“We’re pleased to be part of this award and to serve the field of pediatrics by enhancing and enriching the mentorship of, and collaboration with, the next generation of pediatric physician scientists,” explains Goldenberg, director of research at the hospital and professor of pediatrics and medicine in the divisions of hematology at the Johns Hopkins University School of Medicine. “This is a core part of our mission at Johns Hopkins All Children’s. In addition, the project developed under this mentorship grant is a multicenter study; this further aligns with our research vision at Johns Hopkins All Children's, in which we will continue to expand our leadership role in designing, implementing and overseeing pediatric multicenter studies that have great potential to generate new knowledge, ultimately paving the path toward improved outcomes for children.”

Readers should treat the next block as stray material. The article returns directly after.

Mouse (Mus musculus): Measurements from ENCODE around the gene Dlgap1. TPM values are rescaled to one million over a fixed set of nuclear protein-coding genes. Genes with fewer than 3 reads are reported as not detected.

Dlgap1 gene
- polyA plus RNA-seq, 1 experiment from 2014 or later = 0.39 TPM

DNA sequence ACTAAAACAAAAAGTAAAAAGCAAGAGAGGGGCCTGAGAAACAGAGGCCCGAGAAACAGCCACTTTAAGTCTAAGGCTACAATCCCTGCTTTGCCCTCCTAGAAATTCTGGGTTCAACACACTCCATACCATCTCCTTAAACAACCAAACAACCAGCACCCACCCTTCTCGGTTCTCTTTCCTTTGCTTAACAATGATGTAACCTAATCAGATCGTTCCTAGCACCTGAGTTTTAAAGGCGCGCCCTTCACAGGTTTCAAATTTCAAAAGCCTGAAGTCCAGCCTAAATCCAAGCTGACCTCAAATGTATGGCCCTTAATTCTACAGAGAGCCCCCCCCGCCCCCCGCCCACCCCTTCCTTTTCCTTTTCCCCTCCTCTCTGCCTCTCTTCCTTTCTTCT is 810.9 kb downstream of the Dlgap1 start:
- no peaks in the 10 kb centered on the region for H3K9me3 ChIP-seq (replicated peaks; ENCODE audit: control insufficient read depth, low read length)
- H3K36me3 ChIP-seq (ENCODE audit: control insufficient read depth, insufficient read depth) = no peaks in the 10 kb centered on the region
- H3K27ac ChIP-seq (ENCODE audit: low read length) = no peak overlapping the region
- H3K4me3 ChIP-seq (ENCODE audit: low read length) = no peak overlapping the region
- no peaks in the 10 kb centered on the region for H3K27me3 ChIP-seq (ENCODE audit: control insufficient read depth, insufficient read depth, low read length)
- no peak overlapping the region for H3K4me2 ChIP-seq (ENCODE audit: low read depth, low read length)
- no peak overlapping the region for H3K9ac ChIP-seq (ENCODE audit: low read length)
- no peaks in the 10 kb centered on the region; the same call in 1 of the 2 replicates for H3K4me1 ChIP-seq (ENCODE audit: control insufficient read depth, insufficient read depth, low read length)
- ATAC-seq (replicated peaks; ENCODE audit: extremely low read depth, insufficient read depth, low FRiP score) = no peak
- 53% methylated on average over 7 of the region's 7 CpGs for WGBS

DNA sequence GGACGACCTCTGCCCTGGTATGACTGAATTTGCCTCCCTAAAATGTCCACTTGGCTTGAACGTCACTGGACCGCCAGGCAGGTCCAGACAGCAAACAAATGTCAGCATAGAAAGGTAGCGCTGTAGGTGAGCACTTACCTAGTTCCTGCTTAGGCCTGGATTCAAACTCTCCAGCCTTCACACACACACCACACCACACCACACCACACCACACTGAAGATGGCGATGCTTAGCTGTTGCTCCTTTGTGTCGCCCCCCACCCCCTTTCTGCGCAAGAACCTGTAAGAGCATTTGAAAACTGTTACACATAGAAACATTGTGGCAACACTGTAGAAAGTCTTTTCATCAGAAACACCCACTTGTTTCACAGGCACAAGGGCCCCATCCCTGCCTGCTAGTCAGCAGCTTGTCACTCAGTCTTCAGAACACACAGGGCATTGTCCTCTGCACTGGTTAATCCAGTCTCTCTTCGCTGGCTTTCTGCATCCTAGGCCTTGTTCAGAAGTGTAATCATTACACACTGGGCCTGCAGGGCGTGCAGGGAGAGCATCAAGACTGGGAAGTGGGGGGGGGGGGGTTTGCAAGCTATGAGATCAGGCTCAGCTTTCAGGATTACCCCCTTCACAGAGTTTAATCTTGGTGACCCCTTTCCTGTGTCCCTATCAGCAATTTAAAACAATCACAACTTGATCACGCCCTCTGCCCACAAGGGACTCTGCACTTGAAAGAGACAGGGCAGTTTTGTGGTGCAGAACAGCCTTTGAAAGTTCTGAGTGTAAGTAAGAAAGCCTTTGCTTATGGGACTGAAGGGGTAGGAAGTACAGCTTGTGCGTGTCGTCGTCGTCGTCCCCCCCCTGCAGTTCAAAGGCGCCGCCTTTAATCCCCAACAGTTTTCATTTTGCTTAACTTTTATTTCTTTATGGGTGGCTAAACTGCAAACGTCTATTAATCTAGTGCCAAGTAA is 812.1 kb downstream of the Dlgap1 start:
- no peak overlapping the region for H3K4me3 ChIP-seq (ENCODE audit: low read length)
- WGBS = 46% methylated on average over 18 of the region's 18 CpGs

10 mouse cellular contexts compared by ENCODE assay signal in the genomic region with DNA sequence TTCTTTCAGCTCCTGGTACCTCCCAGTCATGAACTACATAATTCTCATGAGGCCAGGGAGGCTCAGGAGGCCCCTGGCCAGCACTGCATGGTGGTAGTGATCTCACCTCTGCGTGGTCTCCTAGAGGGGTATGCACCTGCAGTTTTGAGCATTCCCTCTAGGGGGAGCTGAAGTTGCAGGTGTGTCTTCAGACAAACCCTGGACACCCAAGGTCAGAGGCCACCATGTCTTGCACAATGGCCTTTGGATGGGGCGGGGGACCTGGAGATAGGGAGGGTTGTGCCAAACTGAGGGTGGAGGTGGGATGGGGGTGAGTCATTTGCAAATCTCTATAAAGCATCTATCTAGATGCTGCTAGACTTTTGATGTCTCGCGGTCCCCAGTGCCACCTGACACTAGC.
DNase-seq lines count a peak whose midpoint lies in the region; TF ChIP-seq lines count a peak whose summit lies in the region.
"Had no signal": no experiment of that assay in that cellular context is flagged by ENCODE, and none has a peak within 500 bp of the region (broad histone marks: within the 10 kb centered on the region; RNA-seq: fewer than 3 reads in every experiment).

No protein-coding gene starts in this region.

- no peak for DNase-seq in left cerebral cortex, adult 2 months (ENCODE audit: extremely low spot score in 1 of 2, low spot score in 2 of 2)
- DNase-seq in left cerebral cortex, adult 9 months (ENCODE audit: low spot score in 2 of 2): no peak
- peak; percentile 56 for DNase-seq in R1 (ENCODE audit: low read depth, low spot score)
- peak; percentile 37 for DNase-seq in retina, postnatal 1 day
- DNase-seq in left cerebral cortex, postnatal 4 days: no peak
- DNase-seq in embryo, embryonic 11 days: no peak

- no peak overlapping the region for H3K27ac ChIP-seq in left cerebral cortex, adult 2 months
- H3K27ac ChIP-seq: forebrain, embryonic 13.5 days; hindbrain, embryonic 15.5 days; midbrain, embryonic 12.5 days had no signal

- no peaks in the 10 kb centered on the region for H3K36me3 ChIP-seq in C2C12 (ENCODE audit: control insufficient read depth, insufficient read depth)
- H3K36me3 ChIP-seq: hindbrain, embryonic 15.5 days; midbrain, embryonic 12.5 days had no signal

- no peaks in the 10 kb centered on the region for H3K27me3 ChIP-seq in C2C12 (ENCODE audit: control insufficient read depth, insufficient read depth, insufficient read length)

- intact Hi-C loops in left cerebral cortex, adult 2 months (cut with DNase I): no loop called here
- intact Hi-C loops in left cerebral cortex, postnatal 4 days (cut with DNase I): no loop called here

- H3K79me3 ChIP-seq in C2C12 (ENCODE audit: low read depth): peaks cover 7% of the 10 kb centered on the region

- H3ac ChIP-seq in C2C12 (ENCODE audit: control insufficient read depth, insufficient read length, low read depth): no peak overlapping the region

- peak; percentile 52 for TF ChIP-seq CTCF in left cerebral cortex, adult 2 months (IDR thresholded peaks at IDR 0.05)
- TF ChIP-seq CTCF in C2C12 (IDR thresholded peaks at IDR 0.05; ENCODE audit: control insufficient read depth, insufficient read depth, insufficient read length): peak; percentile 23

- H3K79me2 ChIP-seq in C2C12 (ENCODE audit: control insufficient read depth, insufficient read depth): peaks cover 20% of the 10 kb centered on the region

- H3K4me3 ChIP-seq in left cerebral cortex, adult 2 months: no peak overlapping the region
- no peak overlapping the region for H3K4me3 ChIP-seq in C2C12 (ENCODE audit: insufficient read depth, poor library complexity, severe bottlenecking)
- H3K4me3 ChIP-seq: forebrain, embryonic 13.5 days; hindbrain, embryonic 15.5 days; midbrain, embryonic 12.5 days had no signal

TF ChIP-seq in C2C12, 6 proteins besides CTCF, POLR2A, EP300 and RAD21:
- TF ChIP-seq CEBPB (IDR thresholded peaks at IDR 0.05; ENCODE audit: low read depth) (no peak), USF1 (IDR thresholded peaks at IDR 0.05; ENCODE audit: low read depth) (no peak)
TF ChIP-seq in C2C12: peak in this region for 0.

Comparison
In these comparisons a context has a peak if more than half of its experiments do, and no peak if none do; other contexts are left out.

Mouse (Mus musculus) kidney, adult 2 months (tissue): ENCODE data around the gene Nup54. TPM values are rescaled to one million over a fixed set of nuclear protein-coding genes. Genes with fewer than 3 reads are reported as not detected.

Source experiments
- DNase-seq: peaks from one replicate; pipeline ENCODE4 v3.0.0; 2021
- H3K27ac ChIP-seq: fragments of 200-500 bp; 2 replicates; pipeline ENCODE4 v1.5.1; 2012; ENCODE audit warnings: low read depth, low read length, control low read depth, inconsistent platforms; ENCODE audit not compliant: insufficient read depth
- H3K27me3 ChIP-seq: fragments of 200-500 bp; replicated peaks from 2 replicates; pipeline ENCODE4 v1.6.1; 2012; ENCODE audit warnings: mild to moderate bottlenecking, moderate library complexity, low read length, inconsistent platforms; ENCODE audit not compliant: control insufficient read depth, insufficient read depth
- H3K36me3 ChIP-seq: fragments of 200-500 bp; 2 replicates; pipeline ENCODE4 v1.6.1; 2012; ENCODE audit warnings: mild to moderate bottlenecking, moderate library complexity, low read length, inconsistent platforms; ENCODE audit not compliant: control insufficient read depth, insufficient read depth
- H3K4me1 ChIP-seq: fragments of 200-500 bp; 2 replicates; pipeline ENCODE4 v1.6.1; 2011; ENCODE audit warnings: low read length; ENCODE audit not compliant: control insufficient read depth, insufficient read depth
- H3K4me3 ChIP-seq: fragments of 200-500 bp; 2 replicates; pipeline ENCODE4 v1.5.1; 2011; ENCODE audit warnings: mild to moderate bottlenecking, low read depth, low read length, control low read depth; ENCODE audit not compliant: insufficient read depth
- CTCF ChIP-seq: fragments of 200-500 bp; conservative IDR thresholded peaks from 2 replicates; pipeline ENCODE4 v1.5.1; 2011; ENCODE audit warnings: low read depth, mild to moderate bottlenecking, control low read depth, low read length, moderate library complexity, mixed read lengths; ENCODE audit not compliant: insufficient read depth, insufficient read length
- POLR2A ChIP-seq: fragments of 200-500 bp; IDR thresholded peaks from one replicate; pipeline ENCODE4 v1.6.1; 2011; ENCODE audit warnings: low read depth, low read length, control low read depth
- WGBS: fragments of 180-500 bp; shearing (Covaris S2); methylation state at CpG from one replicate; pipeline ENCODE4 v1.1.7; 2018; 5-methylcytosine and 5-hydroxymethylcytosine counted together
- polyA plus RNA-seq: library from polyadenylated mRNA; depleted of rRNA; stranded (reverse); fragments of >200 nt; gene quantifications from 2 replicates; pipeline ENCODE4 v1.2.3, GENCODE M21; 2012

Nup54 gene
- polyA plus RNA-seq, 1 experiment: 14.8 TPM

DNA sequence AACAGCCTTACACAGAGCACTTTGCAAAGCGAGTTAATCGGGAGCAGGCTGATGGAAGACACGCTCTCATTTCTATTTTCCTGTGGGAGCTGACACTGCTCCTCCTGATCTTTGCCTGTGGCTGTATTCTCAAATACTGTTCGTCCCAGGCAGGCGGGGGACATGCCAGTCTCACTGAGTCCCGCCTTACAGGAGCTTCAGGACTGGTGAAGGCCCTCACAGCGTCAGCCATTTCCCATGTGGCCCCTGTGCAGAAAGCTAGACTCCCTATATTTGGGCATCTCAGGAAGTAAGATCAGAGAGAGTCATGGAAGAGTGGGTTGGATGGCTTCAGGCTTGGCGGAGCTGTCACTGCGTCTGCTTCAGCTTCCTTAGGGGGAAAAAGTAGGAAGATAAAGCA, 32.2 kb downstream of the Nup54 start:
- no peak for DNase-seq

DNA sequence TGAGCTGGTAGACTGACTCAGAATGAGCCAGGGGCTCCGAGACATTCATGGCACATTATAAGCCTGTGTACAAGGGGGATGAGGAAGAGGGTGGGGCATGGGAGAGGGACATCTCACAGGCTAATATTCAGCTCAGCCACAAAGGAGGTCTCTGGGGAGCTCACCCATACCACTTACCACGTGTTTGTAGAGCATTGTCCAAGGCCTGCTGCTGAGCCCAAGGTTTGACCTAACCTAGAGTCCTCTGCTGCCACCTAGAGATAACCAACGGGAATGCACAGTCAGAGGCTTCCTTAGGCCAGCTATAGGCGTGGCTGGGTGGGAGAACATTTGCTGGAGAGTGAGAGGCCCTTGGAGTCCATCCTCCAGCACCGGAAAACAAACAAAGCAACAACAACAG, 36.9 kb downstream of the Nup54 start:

It was no coincidence that Mahajerin selected Goldenberg as his mentor. Mahajerin first reached out to Goldenberg as a fellow seeking guidance on a thrombosis project he was initiating in Indianapolis. The two maintained a relationship and have had several collaborations together. Their main collaborative study has been going for four years. CHAT (the Children’s Hospital-Acquired Thrombosis study) is finding ways to predict blood clots (“venous thromboembolism," or “VTE” for short) in children. It is starting to see some results that the team hopes will eventually translate to improved outcomes for hospitalized children.